In May this year Petrobras unveiled a $236.5bn five-year corporate capital expenditure programme, with much of this investment destined to further delineate and develop the pre-salt offshore reserves in the Santos and Campos basins. Progress in these areas has however been stymied by environmental concerns surrounding an oil spill on the Frade field operated by US major Chevron.
The 2,400bbl spill demonstrates the huge technological challenge involved in the exploration of pre-salt reserves, where hydrocarbons are contained below up to 6,000 metres of sea, rock and salt.
More than 90% of Brazil's oil production currently comes from offshore deep-water wells and this share is only likely to grow as exploitation of the pre-salt advances. Increased environmental regulations in the aftermath of the spill are now likely to lengthen the development process.
The Chevron case has also demonstrated the fractious relationship between the government and the private sector, with Chevron executives facing criminal charges over the spill and being prevented from leaving the country. International oil companies (IOCs) had previously complained about strict government legislation stipulating that much of the infrastructure used in offshore exploration be produced locally. Insufficient equipment is holding up pre-salt development, they claim.
National production, which had been expected to jump by at least 100,000 bbl/day to 2.8m bbl/day over the course of 2012, is now anticipated to grow by no more than 30,000 bbl/day, according to OPEC.
A recent injunction against the operator of the rig used on the Frade field, Transocean, suspending the company from using all its deep-water rigs, had threatened to reduce this production growth still further though Petrobras succeeded in getting the injunction overruled.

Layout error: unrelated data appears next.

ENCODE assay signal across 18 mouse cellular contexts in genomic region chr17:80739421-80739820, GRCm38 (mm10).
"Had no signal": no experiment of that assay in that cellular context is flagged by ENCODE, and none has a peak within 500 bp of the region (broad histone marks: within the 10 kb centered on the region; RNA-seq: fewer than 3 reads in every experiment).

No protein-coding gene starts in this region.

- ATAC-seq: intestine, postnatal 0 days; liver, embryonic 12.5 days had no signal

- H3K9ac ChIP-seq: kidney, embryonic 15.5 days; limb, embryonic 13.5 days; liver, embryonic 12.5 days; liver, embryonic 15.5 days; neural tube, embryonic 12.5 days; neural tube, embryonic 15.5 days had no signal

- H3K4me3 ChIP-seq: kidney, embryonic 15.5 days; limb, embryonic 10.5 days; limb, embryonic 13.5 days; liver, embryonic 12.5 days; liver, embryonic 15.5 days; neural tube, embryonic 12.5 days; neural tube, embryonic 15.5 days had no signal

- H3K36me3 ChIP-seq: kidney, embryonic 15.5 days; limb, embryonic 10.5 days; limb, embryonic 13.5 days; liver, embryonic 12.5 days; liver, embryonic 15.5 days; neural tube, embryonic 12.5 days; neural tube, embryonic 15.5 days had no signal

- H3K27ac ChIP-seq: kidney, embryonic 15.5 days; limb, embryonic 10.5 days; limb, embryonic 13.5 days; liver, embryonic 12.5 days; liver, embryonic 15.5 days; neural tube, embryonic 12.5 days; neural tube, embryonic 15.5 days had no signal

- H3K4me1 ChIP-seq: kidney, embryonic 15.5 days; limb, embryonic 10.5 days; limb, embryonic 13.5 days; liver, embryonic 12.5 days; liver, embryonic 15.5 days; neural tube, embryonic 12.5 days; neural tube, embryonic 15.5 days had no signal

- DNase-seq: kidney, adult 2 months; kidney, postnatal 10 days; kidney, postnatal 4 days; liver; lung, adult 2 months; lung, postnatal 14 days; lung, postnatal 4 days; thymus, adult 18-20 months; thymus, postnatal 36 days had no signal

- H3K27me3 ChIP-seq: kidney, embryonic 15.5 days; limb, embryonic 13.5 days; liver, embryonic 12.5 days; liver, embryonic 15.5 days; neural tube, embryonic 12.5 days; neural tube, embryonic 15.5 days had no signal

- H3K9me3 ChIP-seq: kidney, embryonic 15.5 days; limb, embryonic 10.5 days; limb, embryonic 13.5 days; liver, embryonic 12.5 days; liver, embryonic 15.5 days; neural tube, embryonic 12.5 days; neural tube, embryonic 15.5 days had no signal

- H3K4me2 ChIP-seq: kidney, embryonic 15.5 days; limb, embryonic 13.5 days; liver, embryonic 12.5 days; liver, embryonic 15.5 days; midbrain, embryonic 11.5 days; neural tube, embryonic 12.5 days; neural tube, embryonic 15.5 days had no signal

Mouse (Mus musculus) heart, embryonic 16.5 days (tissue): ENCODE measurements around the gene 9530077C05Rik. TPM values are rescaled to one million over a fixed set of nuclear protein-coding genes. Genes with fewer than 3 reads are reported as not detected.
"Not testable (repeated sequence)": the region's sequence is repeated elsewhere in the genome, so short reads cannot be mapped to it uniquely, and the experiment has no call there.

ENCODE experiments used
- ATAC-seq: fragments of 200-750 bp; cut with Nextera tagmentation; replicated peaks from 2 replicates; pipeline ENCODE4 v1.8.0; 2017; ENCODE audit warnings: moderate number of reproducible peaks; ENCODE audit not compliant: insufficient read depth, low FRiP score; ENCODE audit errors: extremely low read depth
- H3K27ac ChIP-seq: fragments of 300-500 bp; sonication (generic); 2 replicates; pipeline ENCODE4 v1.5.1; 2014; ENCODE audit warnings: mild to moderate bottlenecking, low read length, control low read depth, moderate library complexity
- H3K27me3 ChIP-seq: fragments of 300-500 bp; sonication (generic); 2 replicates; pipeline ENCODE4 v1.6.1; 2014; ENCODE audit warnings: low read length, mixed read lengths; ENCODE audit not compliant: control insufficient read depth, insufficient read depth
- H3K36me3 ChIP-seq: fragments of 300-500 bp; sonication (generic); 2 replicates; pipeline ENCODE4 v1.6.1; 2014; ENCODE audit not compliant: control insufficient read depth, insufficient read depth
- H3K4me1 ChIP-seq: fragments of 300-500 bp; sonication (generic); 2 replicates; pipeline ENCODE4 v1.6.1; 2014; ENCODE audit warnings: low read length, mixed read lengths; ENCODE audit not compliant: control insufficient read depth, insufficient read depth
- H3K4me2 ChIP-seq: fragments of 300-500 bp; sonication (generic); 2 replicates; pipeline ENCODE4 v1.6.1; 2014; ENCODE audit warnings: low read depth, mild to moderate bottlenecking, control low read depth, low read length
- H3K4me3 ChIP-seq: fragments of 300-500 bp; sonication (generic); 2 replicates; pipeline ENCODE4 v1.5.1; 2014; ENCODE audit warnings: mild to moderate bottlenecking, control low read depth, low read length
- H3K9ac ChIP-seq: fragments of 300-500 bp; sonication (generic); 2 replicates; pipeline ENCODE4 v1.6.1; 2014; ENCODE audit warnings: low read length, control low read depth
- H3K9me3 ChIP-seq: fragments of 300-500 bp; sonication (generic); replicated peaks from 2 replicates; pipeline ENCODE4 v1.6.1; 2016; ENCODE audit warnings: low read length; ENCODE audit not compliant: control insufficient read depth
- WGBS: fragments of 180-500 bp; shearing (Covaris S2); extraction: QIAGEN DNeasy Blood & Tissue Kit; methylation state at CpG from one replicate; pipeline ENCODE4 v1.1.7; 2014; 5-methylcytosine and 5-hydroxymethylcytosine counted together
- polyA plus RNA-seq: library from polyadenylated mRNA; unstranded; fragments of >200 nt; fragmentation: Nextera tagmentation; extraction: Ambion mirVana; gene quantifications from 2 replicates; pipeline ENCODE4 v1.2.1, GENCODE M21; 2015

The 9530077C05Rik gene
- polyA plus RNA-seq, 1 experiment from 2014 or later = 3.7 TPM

Analysts warn that the company must now lobby for better relations between the public and private sector and a relaxation of protectionist economic policies, if Brazil is to hit its target of producing 3.9m boe/day by 2015.
If progress in Brazil has stalled, Venezuela's oil sector is regressing. State oil company PDVSA, once one of the world's top oil producers, has seen its production levels decline from 3.5m bbl/day in 2002 to around 2.5m bbl/day in 2011, according to the EIA. This comes despite Venezuela holding the world's largest oil reserves, some 296.5bn bbl according to BP's latest Statistical Review of World Energy.
PDVSA's problem has been its increased incorporation into the political system of President Hugo Chavez. Effectively the oil company is now a branch of the state, using money from its budget to build houses, run power plants and operate agricultural subsidiaries.
Analysts argue that this extracurricular activity diverts valuable man hours and investment from the company's core business; producing oil revenues for the Venezuelan state. Accidents such as the 25 August Amuay refinery explosion, which left 48 people dead and halved capacity at the world's second-biggest oil refinery, show how far the underinvestment in the oil business has gone.
Opposition candidate Henrique Capriles had vowed to stop the politicisation of PDVSA in the lead up to the 7 October election, talking of the need to encourage private investment, in decline since a sweeping range of nationalisations launched by the government in 2007.
Chavez's re-election seems, however, to have quashed moves to reinvigorate the oil sector, with many IOCs increasingly reluctant to operate in the country while he remains in power. In January Chavez announced that the country will withdraw from the World Bank's International Centre for the Settlement of Investment Disputes (ICSID), limiting dispossessed companies recourse for compensation still further.
MORE POSITIVE ELSEWHERE
Brighter things are seen away from Latin America's big four producing economies, with resurgent activity levels in both the Colombian and Peruvian oil and gas industries.
Production in the former has doubled since 2006; however the security issues which previously deterred investment in both countries' hydrocarbon sectors also seem to be re-emerging. Here again political support is essential in dealing with the threat posed by the terrorist groups which over the last year have consistently bombed Colombia's pipelines and attacked the installations of the Camisea gas consortium in Peru.